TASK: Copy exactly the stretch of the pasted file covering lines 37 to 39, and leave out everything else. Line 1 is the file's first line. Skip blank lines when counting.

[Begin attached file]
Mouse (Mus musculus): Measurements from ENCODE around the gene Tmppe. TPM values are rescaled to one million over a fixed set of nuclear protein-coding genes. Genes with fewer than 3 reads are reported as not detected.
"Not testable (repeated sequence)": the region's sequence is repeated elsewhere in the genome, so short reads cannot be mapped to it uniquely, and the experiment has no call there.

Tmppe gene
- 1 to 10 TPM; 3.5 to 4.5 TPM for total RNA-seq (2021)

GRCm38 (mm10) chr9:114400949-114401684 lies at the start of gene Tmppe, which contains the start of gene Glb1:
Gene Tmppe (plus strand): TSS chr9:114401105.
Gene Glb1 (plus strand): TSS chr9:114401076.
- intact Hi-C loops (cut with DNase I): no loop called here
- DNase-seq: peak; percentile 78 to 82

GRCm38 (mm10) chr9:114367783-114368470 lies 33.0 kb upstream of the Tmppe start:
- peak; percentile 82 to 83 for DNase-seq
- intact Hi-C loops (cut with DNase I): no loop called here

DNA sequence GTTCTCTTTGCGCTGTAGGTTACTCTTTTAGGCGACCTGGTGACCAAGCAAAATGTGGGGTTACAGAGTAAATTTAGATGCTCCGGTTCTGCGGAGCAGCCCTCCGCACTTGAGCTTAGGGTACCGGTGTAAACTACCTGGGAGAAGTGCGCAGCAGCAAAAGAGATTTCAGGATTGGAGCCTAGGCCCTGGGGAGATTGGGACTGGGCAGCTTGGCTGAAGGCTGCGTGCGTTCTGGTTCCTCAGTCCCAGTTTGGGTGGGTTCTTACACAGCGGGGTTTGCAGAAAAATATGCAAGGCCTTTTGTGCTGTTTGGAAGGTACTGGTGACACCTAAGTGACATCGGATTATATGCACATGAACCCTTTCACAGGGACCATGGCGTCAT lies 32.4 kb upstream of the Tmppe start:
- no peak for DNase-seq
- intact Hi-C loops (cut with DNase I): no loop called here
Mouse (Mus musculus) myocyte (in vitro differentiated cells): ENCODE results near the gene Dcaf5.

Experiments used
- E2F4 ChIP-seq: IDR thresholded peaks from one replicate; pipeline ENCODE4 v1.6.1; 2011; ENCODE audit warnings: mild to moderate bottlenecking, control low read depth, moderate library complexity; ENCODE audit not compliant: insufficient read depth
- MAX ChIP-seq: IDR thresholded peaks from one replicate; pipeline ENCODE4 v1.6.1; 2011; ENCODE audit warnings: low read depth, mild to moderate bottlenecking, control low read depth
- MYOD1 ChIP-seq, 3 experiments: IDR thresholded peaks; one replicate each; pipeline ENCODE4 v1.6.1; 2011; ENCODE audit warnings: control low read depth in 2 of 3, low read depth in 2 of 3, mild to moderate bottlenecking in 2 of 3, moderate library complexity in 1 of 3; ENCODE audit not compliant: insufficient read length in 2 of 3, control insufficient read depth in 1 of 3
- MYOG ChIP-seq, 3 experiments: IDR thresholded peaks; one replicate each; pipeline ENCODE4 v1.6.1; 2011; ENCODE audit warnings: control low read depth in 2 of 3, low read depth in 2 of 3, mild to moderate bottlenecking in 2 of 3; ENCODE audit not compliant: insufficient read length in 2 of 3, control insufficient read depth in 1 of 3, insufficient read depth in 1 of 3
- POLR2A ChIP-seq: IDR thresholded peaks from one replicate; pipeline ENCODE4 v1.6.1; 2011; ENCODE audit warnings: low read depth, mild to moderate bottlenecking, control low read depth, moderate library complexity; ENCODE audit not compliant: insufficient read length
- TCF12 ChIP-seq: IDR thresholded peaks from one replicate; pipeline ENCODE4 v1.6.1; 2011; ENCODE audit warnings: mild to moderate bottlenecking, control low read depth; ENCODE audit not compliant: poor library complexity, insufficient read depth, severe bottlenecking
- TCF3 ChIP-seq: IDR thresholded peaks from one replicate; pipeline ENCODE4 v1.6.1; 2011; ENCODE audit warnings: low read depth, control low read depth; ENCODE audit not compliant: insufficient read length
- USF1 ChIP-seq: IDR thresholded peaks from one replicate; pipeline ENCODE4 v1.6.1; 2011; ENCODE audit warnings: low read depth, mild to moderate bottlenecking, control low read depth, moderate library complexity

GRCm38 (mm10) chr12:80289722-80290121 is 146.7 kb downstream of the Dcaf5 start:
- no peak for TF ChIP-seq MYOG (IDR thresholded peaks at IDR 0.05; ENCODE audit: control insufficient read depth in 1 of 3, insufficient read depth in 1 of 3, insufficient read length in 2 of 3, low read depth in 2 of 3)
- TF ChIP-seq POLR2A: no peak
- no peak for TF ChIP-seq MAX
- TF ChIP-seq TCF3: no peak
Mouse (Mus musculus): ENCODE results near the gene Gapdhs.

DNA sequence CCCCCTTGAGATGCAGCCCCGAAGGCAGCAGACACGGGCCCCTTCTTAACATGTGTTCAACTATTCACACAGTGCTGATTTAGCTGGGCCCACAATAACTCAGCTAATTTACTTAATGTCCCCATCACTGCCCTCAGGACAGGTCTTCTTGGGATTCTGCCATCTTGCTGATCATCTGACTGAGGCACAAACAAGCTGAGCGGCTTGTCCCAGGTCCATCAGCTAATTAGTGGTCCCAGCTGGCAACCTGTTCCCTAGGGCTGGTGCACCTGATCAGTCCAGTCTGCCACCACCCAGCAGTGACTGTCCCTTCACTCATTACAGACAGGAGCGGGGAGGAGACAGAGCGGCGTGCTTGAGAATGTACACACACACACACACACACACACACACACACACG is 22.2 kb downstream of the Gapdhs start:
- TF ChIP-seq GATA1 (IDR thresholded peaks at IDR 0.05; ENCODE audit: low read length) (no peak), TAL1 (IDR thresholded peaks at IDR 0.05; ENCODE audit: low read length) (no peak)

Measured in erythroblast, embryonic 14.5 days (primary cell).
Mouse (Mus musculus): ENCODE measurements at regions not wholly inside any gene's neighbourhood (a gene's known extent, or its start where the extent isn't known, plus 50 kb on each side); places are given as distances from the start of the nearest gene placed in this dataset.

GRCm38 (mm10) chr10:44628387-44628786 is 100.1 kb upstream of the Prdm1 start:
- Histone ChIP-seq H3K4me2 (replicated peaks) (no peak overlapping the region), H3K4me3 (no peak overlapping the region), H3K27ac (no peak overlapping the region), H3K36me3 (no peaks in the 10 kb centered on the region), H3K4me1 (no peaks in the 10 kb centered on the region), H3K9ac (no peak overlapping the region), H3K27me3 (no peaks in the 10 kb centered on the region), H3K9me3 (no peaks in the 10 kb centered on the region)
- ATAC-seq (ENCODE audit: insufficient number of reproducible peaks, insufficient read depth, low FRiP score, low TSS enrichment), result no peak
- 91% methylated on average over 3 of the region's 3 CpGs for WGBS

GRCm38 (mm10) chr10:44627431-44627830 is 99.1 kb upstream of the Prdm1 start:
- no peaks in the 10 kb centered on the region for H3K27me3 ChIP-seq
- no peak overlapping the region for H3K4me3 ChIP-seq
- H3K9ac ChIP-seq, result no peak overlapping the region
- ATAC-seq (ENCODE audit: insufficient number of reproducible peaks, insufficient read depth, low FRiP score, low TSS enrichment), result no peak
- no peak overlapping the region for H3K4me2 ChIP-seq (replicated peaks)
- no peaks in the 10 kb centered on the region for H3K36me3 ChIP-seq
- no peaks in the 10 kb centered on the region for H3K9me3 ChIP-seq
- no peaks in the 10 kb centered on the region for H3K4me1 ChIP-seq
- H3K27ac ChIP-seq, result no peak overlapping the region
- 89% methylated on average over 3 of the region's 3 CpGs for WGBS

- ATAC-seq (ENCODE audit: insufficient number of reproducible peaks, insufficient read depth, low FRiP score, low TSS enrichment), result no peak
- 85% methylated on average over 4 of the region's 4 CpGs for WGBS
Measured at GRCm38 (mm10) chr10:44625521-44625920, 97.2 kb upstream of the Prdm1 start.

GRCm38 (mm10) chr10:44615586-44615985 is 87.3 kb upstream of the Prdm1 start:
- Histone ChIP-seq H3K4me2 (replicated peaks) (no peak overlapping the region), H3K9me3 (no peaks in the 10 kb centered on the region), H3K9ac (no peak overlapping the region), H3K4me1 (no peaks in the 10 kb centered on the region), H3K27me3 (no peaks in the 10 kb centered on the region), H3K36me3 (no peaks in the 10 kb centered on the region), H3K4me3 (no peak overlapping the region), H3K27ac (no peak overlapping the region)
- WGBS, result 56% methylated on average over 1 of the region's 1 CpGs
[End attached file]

- Histone ChIP-seq H3K4me2 (replicated peaks) (no peak overlapping the region), H3K4me3 (no peak overlapping the region), H3K27ac (no peak overlapping the region), H3K36me3 (no peaks in the 10 kb centered on the region), H3K4me1 (no peaks in the 10 kb centered on the region), H3K9ac (no peak overlapping the region), H3K27me3 (no peaks in the 10 kb centered on the region), H3K9me3 (no peaks in the 10 kb centered on the region)
- ATAC-seq (ENCODE audit: insufficient number of reproducible peaks, insufficient read depth, low FRiP score, low TSS enrichment), result no peak
- 91% methylated on average over 3 of the region's 3 CpGs for WGBS